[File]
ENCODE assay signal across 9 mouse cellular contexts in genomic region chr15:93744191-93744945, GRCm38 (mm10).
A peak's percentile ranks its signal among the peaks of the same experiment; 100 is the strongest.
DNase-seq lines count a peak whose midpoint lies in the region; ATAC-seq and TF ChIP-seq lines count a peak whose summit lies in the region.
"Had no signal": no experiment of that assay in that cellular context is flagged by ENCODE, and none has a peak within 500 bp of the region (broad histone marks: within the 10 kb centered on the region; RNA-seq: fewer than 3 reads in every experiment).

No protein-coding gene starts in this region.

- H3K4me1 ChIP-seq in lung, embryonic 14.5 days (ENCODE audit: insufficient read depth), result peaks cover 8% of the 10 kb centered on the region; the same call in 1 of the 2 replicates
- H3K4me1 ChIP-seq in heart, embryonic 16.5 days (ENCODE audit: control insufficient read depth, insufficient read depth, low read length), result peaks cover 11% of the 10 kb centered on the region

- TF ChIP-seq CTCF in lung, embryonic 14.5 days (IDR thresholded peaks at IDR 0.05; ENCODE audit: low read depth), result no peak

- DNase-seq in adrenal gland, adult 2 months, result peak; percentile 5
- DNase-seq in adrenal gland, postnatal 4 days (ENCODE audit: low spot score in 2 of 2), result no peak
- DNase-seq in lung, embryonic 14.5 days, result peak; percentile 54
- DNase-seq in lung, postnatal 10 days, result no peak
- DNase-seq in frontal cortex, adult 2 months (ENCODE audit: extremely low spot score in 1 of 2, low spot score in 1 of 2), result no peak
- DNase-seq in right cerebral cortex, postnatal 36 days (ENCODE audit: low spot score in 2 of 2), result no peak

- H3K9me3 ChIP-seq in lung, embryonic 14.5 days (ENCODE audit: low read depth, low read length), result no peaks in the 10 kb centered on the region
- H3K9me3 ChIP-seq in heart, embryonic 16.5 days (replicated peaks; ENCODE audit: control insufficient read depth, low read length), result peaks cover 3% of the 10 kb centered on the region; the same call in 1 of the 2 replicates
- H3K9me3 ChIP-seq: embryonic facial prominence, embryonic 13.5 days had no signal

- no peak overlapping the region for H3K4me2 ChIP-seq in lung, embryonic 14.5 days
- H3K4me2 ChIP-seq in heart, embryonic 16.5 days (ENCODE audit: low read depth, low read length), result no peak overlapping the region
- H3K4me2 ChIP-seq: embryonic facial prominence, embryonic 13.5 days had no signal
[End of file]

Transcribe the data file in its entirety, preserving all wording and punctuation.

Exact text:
ENCODE assay signal across 9 mouse cellular contexts in genomic region chr15:93744191-93744945, GRCm38 (mm10).
A peak's percentile ranks its signal among the peaks of the same experiment; 100 is the strongest.
DNase-seq lines count a peak whose midpoint lies in the region; ATAC-seq and TF ChIP-seq lines count a peak whose summit lies in the region.
"Had no signal": no experiment of that assay in that cellular context is flagged by ENCODE, and none has a peak within 500 bp of the region (broad histone marks: within the 10 kb centered on the region; RNA-seq: fewer than 3 reads in every experiment).

No protein-coding gene starts in this region.

- H3K4me1 ChIP-seq in lung, embryonic 14.5 days (ENCODE audit: insufficient read depth), result peaks cover 8% of the 10 kb centered on the region; the same call in 1 of the 2 replicates
- H3K4me1 ChIP-seq in heart, embryonic 16.5 days (ENCODE audit: control insufficient read depth, insufficient read depth, low read length), result peaks cover 11% of the 10 kb centered on the region

- TF ChIP-seq CTCF in lung, embryonic 14.5 days (IDR thresholded peaks at IDR 0.05; ENCODE audit: low read depth), result no peak

- DNase-seq in adrenal gland, adult 2 months, result peak; percentile 5
- DNase-seq in adrenal gland, postnatal 4 days (ENCODE audit: low spot score in 2 of 2), result no peak
- DNase-seq in lung, embryonic 14.5 days, result peak; percentile 54
- DNase-seq in lung, postnatal 10 days, result no peak
- DNase-seq in frontal cortex, adult 2 months (ENCODE audit: extremely low spot score in 1 of 2, low spot score in 1 of 2), result no peak
- DNase-seq in right cerebral cortex, postnatal 36 days (ENCODE audit: low spot score in 2 of 2), result no peak

- H3K9me3 ChIP-seq in lung, embryonic 14.5 days (ENCODE audit: low read depth, low read length), result no peaks in the 10 kb centered on the region
- H3K9me3 ChIP-seq in heart, embryonic 16.5 days (replicated peaks; ENCODE audit: control insufficient read depth, low read length), result peaks cover 3% of the 10 kb centered on the region; the same call in 1 of the 2 replicates
- H3K9me3 ChIP-seq: embryonic facial prominence, embryonic 13.5 days had no signal

- no peak overlapping the region for H3K4me2 ChIP-seq in lung, embryonic 14.5 days
- H3K4me2 ChIP-seq in heart, embryonic 16.5 days (ENCODE audit: low read depth, low read length), result no peak overlapping the region
- H3K4me2 ChIP-seq: embryonic facial prominence, embryonic 13.5 days had no signal